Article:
A car accident can lead to extensive damage to your vehicle and severe harm to your body. The at-fault driver may be held personally responsible for the accident and subsequent financial and non-financial damages, depending on the circumstances. This may be paid through an insurance carrier claim or by filing a lawsuit against the defendant.
Can you be personally sued after a car accident? The answer is yes. However, the full answer is not really that simple. We explore your liability following a car accident and what you can do if you were the victim in a collision.
Pursuing Compensation After a Car Accident
Car accidents happen all the time. For example, 4,497 people were killed in Texas motor vehicle accidents in 2021, up 15% from the previous year. There were 15,769 serious injury crashes in that same year. In those crashes, a total of 19,456 people were seriously hurt.
If you suffer catastrophic injuries in a car accident, several parties may be liable. Some of these parties may be simultaneously responsible for reimbursing you for your costs and suffering.
Filing a Claim Against the Driver’s Insurance Company
Drivers are obligated by state law to have car insurance. Insurance ensures drivers are responsible for their actions and can pay for injuries they may cause. Following an accident, if you can, ask for the other driver’s insurance information, including what insurance company they use, their policy number, and a phone number. You should also collect contact details for the drivers themselves.
You can file a claim against the insurer in two ways. First, you can file a claim directly with the insurance company. This process happens outside of the courtroom and does not, at least initially, require you to file a lawsuit. Even then, having an experienced car accident lawyer ready to help you is best.
Insurance companies and their adjusters use clever and often unfair tactics to lowball you on claims or try to deny payment altogether. They ask pointed questions that might trick you into admitting total or partial fault for the accident. This can negatively affect your claim or result in a smaller payout for your damages.
You can also file a personal injury lawsuit against an insurance company if it is unwilling to pay your claim. When this happens, you and your attorney file a civil lawsuit against the driver, their insurer, and any other party that may be financially responsible for your injuries.
Filing Against the At-Fault Driver Directly
You may have to file against the at-fault driver directly in several situations. The other driver is often insured, but their insurance company refuses to pay fair compensation. When this happens, you can file a car accident claim against the negligent driver individually and name their insurance company. This may also be appropriate if the driver does not have coverage or has insufficient insurance to pay all of your damages.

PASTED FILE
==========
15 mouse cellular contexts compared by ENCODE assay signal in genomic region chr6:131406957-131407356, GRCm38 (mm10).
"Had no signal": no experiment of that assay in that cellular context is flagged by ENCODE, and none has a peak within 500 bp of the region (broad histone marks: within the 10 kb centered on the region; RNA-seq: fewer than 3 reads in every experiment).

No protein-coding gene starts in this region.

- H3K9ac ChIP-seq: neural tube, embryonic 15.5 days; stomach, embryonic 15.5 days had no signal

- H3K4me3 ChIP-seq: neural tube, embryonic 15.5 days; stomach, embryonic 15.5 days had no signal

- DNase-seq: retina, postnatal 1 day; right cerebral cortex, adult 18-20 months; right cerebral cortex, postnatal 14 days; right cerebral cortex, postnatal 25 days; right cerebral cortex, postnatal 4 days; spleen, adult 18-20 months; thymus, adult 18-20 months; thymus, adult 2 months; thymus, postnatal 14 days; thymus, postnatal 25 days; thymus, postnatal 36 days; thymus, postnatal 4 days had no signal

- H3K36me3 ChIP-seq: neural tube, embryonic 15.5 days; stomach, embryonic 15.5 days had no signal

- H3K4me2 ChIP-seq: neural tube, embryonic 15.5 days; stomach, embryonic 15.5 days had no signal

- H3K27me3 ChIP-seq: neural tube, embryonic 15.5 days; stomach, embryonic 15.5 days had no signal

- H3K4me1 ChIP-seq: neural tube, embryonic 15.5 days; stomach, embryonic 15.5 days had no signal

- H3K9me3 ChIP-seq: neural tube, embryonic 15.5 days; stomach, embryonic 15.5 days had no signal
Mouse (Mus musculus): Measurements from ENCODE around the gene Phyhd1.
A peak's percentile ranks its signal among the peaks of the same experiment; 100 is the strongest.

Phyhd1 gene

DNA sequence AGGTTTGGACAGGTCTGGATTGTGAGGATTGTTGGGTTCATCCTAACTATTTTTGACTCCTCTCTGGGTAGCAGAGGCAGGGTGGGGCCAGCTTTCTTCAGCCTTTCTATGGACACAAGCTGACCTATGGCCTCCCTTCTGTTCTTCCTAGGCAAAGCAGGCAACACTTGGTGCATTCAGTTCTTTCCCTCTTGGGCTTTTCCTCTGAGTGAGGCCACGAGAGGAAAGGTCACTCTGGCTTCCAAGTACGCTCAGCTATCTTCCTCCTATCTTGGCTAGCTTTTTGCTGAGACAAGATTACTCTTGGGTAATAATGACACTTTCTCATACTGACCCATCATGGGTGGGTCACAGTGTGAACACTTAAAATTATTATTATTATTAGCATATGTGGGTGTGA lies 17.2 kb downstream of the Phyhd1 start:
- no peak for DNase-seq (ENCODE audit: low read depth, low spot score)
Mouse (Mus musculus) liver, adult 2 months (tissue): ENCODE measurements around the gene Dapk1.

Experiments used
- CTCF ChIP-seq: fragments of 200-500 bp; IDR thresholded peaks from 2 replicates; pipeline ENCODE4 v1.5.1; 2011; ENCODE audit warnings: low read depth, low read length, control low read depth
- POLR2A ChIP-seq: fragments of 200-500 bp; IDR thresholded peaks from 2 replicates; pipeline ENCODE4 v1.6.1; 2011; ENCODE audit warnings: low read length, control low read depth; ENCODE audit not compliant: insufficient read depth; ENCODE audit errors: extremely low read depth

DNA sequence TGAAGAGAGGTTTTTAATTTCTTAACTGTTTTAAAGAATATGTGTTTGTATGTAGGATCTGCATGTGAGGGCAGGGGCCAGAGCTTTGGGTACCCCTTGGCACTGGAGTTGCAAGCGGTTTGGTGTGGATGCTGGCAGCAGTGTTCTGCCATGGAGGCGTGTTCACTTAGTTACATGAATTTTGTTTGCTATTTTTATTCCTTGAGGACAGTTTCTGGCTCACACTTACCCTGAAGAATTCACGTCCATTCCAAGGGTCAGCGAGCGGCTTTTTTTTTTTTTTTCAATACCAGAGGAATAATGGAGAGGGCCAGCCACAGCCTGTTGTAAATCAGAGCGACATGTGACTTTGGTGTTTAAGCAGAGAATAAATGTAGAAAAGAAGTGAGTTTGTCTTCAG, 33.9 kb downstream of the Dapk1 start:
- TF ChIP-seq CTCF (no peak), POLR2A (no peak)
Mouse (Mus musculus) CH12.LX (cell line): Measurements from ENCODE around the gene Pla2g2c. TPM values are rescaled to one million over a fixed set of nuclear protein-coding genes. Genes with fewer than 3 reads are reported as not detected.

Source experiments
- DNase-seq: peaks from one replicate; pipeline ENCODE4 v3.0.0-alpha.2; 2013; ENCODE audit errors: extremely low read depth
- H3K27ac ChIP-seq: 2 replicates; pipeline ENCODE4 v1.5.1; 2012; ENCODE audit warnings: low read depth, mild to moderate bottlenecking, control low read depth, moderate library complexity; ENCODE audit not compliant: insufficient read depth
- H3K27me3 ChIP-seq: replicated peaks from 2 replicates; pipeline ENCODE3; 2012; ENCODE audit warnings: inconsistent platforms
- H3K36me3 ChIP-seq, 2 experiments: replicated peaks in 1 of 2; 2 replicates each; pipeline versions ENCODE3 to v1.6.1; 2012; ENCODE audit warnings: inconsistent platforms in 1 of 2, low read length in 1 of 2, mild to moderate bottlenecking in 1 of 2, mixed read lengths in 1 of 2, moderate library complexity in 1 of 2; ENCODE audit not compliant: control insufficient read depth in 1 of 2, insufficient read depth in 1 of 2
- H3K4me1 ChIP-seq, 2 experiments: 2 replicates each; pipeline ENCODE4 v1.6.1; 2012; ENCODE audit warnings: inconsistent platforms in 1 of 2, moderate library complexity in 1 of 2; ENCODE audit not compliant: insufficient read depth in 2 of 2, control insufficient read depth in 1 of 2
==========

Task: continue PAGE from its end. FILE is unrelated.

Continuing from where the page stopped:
Filing a lawsuit involves several steps before you win compensation. These steps might include:
- Filing a complaint in court
- Receiving an answer from the defendant or defendants
- Investigating the case as part of the discovery process
- Negotiating a potential settlement
- Preparing for trial
- Going to trial and proving your case
Limitations of Filing Against the Driver Directly
There is no question that an at-fault driver may be held personally responsible for your injuries. However, the practical reality is that few individuals have the resources to pay your entire claim. You could suffer serious injuries and terrible property damage. It may be difficult or impossible for an individual to pay you total compensation with their limited resources.
The same is true if the at-fault driver has only minimal insurance. In that case, you may be compensated to the insurance policy’s limits and not much else. However, every bit helps. A qualified lawyer understands these complexities and how to seek full compensation.
Uninsured and Underinsured Motorist Claims
You may be able to recover compensation through your insurance when the other driver cannot do so. Many drivers have uninsured/underinsured motorist (UM/UIM) coverage as part of their own policies.
This provision is designed to kick in when the other driver has no insurance or not enough to cover your total damages. You can file a claim with your insurance company to help make up the difference. This will depend on your insurance policy and whether you have UM/UIM coverage.
Sadly, even people’s own insurance companies try to get out of paying these policies. This is unfair but all too true for many injured drivers. It may take the skills of a seasoned negotiator and litigator to force your insurance company to compensate you appropriately.
Compensation in Texas and Louisiana Car Accident Lawsuits
If you choose to seek financial compensation personally from the at-fault driver, their insurance company, or other liable parties, available compensation will often include the following:
- Costs of rehabilitation and physical therapy
- Past and future medical expenses
- Lost earnings or lost earning potential
- Home modifications resulting from a disability
- Pain and suffering
- Loss of companionship and support
- Disfigurement or scarring
- Wrongful death damages
This compensation may help you get back on your feet after a serious car accident. These costs can pile up quickly, leading to stress and financial hardship. You may seek monetary damages from the at-fault driver if necessary.
Personal Liability in Car Accidents
You or another at-fault driver can be held personally liable after a car accident. This ultimately depends on the driver’s insurance status and the extent of the injured party’s damages. In any case, you do not have to face this difficult prospect alone. You have legal options to help you pursue the compensation you deserve.